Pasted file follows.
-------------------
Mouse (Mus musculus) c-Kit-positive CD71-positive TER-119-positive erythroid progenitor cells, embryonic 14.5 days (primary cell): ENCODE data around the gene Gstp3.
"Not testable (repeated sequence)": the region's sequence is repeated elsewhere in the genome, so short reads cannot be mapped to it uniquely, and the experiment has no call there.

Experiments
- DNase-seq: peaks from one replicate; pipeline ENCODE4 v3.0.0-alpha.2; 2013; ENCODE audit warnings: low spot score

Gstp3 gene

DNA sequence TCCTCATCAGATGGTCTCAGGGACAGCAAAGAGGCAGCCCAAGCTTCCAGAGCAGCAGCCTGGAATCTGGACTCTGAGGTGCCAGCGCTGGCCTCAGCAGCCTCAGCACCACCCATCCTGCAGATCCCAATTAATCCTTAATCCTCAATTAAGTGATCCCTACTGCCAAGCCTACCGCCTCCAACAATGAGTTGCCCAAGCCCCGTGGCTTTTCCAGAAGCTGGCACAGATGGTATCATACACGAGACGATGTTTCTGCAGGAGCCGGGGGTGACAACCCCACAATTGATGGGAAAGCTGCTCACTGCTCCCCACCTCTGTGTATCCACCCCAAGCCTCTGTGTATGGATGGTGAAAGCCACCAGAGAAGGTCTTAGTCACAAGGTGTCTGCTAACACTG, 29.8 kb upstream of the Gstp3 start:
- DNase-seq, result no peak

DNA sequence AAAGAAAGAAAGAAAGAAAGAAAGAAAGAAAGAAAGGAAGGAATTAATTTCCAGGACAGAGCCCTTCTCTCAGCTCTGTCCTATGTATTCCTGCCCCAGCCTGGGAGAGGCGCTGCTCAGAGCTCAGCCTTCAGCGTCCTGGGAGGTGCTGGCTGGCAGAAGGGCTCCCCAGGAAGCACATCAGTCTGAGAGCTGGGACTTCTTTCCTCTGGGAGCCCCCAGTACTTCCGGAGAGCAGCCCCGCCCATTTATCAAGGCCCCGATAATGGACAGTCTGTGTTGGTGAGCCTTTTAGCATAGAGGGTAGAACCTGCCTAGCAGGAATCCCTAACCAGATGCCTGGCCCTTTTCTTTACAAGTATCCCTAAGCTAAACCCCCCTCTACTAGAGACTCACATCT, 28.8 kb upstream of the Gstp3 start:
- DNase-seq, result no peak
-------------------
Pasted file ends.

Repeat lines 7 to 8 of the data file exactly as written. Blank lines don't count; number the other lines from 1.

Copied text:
- DNase-seq, result no peak

DNA sequence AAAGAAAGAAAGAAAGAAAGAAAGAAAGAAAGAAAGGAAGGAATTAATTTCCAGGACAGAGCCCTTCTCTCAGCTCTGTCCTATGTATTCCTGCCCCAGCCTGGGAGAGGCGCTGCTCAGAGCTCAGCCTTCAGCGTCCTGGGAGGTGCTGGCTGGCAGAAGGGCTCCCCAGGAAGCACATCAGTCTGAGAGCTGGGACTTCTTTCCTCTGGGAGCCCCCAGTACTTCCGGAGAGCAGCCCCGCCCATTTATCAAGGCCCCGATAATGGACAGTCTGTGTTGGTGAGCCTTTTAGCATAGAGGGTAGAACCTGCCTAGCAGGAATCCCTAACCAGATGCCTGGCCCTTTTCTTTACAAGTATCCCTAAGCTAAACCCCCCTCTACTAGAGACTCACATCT, 28.8 kb upstream of the Gstp3 start: